12 Clarify not Investigate You May Clarify to determine whether reportable abuse has occurred: Tell me about your drawing. Tell me about these bruises. Tell me what happened. ? ? ?

13 Do not Investigate DO NOT corroborate the allegations with witnesses or the accused. DO NOT ask children to remove or lift clothing to show you marks. DO NOT ask leading questions Did your daddy do this to you? Where else did he touch you? Did anyone tell you to keep this a secret? ? ? ?

14 What if the accused perpetrator is a District employee? Mandated Reporters must file the suspected Child Abuse Report if they have reasonable suspicion of abuse, regardless of who the perpetrator is. The mandated reporter must advise the employee’s supervisor of the suspected inappropriate conduct to ensure the safety of the children. The accused may be relocated during the investigation. The District will conduct its own investigation and cooperate with the investigation of Child Protective Services.

15 Group Discussions

16 This is a sensitive subject We recognize there are various levels of understanding and experience with this topic. Please participate to the extent of your comfort level. Due to the sensitive nature of this topic, be mindful of others’ feelings and reactions to the scenarios and discussions.

17 Decision Making Tree BUL Child Abuse and Neglect Reporting Procedures BUL Employee-to-Student Sexual Abuse and Related Discipline Policy BUL Sexual Harassment Policy (Student-to-Student, Adult-to-Student, and Student-to-Adult) BUL Ethics Policies BUL Social Media Policy for Employees and Associated Persons BUL Code of Conduct with Students You've received information that leads you to wonder if a Child Abuse Report is indicated Ask clarifying questions Tell me about your drawing Tell me about these bruises Tell me what happened YES You have reasonable suspicion Refer the child to counseling as appropriate File a Suspected Child Abuse Report Notify an administrator of employee misconduct No Child Abuse, but suspect employee misconduct Review District policies Refer the child to counseling as appropriate Notify an administrator of employee misconduct NO Monitor child's behavior Document informally You've observed behavior or have information that constitutes reasonable suspicion of child abuse

18 ? Break out sessions In small groups, 6-8, discuss your vignette(s). At what point do you have a reasonable suspicion of Child Abuse? What, if any, additional information do you need to determine if reasonable suspicion occurs? Is there possible employee misconduct (e.g., sexual harassment, violation of Code of Conduct with Students, violation of Code of Ethics)? How will you proceed? Who will you notify? Relate each vignette to your school level. When complete review recommended responses. ? ?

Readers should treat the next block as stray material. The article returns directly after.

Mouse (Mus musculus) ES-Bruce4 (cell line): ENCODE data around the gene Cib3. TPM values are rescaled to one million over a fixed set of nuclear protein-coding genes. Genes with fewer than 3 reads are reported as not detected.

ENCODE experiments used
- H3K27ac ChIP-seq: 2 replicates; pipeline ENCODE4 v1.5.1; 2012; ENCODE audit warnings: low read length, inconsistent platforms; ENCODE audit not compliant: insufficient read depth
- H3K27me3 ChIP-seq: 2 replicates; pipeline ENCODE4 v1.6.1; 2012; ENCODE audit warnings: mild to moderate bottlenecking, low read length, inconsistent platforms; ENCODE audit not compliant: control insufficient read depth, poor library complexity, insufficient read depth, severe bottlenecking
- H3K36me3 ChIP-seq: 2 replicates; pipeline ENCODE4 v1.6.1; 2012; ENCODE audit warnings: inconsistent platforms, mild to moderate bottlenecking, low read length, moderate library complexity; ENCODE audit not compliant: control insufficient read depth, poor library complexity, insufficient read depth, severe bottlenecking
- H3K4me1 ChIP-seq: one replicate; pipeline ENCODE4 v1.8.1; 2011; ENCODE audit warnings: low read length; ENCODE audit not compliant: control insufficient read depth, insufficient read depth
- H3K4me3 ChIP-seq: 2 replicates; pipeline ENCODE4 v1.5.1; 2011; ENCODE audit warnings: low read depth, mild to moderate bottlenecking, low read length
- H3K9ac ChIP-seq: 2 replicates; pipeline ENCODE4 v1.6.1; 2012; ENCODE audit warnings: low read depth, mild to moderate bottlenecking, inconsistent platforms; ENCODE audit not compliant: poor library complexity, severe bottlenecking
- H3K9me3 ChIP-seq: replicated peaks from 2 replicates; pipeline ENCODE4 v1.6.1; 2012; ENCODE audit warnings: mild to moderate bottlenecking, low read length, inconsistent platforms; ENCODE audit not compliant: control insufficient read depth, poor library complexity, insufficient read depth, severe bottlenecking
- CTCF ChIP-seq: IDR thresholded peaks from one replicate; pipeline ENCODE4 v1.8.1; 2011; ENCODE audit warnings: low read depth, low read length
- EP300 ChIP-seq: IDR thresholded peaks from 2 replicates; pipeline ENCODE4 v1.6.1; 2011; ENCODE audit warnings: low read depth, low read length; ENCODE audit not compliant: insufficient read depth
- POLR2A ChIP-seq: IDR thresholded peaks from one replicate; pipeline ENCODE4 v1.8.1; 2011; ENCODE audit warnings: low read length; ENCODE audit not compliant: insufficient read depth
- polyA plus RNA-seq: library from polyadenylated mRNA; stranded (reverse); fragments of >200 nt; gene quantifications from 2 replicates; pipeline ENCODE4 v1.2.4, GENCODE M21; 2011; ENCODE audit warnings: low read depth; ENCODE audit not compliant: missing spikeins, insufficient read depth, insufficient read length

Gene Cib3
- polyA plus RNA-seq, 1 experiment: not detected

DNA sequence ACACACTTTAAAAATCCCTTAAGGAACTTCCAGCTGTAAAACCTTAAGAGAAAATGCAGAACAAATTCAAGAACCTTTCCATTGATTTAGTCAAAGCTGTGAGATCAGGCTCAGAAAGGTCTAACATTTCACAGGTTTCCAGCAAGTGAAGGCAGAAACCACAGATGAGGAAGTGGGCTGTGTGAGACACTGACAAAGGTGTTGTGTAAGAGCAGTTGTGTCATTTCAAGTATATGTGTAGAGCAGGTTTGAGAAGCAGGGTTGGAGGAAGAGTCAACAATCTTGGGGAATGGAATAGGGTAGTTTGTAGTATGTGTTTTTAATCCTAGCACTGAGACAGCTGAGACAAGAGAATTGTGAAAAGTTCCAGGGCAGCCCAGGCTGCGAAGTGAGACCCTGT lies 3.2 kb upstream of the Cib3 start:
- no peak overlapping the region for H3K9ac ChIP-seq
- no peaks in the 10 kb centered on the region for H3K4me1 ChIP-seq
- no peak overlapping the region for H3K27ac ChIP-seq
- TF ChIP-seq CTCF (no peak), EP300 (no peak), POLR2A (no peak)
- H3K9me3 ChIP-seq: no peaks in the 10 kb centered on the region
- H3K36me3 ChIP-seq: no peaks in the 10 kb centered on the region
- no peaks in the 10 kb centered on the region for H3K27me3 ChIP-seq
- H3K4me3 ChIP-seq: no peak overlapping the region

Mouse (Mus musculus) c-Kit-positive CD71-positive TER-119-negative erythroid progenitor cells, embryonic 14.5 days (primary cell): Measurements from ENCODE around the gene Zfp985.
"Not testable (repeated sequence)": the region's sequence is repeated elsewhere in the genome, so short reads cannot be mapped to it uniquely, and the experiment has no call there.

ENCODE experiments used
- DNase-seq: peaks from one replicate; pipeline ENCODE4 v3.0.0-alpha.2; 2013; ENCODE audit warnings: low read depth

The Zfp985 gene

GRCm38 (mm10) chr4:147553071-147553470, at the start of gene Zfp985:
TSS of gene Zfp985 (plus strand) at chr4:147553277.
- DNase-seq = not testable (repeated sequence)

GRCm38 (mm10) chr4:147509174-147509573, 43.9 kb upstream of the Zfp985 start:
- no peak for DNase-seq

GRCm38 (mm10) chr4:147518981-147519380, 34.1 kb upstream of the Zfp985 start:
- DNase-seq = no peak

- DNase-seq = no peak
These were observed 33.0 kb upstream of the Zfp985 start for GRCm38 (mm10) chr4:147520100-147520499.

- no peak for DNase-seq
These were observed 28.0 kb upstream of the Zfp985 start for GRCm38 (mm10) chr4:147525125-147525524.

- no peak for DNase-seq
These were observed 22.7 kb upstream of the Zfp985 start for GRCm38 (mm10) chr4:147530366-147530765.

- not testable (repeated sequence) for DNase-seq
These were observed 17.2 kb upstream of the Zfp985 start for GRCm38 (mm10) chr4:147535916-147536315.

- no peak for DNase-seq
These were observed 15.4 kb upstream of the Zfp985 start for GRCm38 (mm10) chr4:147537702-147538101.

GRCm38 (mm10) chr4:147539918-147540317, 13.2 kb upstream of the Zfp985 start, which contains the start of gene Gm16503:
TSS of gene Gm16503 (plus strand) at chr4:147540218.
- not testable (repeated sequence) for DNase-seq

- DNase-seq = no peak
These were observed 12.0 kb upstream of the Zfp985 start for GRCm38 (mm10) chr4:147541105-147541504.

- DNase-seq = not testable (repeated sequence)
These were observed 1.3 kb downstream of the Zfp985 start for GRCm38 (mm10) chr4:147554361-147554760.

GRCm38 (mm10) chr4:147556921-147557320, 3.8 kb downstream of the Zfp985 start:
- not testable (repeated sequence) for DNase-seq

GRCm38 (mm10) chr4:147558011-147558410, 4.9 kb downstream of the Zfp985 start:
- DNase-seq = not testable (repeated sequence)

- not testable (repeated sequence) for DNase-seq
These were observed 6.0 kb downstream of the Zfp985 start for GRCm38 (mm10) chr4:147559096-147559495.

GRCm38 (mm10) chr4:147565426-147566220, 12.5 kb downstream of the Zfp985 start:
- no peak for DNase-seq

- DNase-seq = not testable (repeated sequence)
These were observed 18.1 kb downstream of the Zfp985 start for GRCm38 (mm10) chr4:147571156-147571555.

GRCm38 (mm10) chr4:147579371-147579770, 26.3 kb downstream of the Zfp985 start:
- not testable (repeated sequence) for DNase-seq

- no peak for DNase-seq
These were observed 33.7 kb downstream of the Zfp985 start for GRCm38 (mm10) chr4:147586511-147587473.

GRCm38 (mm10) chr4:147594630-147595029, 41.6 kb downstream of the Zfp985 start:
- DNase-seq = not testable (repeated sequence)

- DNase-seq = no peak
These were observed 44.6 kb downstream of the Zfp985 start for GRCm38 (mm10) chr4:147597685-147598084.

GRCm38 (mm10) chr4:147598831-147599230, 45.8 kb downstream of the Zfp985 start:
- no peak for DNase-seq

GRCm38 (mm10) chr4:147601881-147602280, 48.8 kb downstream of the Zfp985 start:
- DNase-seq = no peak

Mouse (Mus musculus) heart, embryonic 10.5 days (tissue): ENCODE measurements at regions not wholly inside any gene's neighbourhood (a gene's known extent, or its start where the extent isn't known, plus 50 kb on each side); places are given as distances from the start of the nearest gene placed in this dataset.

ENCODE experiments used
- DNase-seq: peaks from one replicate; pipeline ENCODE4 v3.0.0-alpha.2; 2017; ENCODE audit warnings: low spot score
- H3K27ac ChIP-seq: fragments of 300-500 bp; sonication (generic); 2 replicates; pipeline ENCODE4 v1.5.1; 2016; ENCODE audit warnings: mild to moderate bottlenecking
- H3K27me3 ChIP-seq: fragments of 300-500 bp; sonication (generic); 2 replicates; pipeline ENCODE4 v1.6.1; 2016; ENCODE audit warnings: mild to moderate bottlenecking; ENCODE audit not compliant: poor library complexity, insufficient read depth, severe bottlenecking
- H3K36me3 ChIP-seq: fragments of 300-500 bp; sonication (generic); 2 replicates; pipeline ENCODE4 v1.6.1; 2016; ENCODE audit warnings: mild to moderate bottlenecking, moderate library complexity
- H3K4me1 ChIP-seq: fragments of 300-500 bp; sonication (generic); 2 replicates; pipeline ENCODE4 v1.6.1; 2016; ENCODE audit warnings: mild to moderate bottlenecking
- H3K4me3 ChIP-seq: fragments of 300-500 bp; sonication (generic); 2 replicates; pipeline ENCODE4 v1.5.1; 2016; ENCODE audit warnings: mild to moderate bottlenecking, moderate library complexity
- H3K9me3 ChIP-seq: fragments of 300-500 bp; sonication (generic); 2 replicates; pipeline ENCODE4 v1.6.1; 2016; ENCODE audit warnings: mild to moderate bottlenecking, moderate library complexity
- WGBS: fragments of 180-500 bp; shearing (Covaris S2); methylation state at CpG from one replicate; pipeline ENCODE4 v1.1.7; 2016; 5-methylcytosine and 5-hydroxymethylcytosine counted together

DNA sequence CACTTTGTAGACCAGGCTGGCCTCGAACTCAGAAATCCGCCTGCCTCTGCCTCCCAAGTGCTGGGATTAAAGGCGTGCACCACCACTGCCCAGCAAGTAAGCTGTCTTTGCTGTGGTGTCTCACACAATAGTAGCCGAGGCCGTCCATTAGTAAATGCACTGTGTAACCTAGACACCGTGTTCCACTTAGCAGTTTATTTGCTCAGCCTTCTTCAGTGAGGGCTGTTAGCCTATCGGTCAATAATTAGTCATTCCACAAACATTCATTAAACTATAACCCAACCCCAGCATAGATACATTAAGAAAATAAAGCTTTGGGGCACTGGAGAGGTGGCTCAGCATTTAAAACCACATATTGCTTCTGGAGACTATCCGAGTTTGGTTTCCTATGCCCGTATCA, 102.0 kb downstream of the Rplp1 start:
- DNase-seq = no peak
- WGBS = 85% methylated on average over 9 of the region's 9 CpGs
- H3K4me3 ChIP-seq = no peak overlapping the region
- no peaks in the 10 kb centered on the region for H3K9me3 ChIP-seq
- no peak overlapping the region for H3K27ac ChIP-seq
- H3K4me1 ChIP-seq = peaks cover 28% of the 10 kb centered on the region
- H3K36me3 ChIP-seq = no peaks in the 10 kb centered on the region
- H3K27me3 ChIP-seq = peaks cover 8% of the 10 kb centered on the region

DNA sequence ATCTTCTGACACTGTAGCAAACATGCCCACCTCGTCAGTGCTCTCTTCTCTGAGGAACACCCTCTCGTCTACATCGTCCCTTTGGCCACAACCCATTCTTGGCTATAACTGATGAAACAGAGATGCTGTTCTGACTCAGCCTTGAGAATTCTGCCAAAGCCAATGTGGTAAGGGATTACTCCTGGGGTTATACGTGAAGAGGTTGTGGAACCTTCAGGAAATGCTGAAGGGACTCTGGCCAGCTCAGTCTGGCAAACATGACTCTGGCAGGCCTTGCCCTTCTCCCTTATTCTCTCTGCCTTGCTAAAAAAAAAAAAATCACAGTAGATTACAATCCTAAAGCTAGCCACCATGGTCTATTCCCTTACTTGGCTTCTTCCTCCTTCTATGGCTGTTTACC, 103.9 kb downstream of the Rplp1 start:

19 Rumors (All locations must use this vignette) You have overheard students talking about a female student being a “ho.” The student that they are speaking of often dresses provocatively and falls asleep in class. Yesterday she came to school with a name/word tattooed on her face. You also hear that her adult “boyfriend” drops her off and picks her up at school every day. What do you do? (For more information about Commercial Sex Trafficking of Minors, please visit the LAUSD Office of Human Relations, Diversity and Equity at

20 Enter title of vignette you selected Cut and paste the vignette scenario or distribute a hardcopy to participants.

21 Enter title of vignette you selected Cut and paste the vignette scenario or distribute a hardcopy to participants.

22 Enter title of vignette you selected Cut and paste the vignette scenario or distribute a hardcopy to participants.

23 Enter title of vignette you selected Cut and paste the vignette scenario or distribute a hardcopy to participants.

24 Enter title of vignette you selected Cut and paste the vignette scenario or distribute a hardcopy to participants.

25 Large Group debrief Large group debrief What items provoked discussion in your group? Why? What were your challenges? How did you resolve them? What other conversations occurred in your group? Child abuse and molestation are not always obvious. We hope these activities sparked important conversations on keeping our children safe.

26 Professional conduct Professional behavior is a priority Consider how behavior can be [mis]perceived. Be sure that your behavior is beyond reproach at all times. Maintain appropriate relationships While the District encourages the cultivation of positive relationships with students, employees are reminded that we expect them to use good judgment and are cautioned to avoid any possible or perceived breach of responsible, ethical behavior.

27 Professional conduct Be a role model Your responsibility as a professional is to model and teach appropriate boundaries with students and colleagues. Be conscious of physical contact or touching Appropriate touch is determined by your job setting and duties. Nurses, preschool teachers, and middle school teachers, for example, have different guidelines for appropriate touch. You are responsible for guarding against possible misunderstandings.

28 Recommended ways to support children Protect by maintaining structure, stability and consistency Connect through interaction, activities and resources Model caring, compassion and empathy Teach students to use positive coping strategies

29 Existing curriculum and resources to support students Second Step Curriculum and Training: a classroom based program that teaches social and emotional skills for violence prevention. It is organized by grade level, teaches children to practice empathy, problem-solving skills, risk assessment, decision-making, and goal-setting. K-8 Health Education curriculum K-12. Standards-based lessons utilizing textbooks. Standards cover growth and development with proper identification of body parts, safe and unsafe touch, how to tell an adult if you don’t feel safe, healthy and unhealthy behaviors.

30 Existing curriculum and resources to support students Health education classes Grades 7 and 9, comprehensive health education standards based instruction in mental, emotional and social health, injury prevention, sexual health. An upcoming child abuse awareness training will include a component for students, with awareness and educational materials. More information will be forthcoming.

31 We all have an ethical, moral and legal obligation to support our children

32 We are entrusted with the most precious gifts in the world – children! Let’s do our part to keep them safe.


Download ppt "Los Angeles Unified School District Breaking the Silence Spring Child Abuse Awareness Training 2015 This training is about recognizing and reporting suspected."

Similar presentations


Ads by Google